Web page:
DETECTION OF POWDERY MILDEW IN GRAPES USING A DNA ASSAY AND NEAR INFRARED REFLECTANCE SPECTROSCOPY, AND ASSESSMENT OF CHARDONNAY WINE QUALITY
B.E. STUMMER, R.G. DAMBERGS, I.L. FRANCIS, T. ZANKER, E.S. SCOTT
The E. necator-specific DNA clone detected the pathogen in grapes, must and juice. Compared with visual assessment, the E. necator-specific DNA probe provides a reliable and objective means of detecting and quantifying powdery mildew in grapes, juice and must. The detection threshold is approximately 100 conidia.
NIR could discriminate the least infection category from uninfected samples, but these samples were from a small number of trial plots. To ensure a robust calibration, further material representing more diversity must be scanned.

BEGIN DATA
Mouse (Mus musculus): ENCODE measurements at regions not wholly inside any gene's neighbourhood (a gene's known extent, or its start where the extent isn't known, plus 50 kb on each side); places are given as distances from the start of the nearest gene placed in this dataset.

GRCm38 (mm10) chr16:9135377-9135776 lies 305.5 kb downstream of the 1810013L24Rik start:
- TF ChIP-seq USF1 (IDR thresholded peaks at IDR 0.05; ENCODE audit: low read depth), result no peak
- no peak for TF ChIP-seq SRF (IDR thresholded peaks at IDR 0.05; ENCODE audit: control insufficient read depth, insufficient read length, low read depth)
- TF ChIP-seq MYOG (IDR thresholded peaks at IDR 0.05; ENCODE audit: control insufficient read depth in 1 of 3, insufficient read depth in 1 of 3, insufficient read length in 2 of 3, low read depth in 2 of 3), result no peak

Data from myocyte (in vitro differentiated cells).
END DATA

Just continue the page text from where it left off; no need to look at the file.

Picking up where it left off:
Even small amounts of powdery mildew, as little as 1-5% of the bunch infected, resulted in increased oily, viscous mouth-feel characters.
The detection tools described here offer the grape industry a means of obtaining objective, quantitative data on disease severity in grapes, must and juice samples at the winery, particularly when disease is slight and visual assessment is difficult. Such information can then be used to inform decisions about the use of grapes and must to achieve desired outcomes.
Published on 02/25/2008
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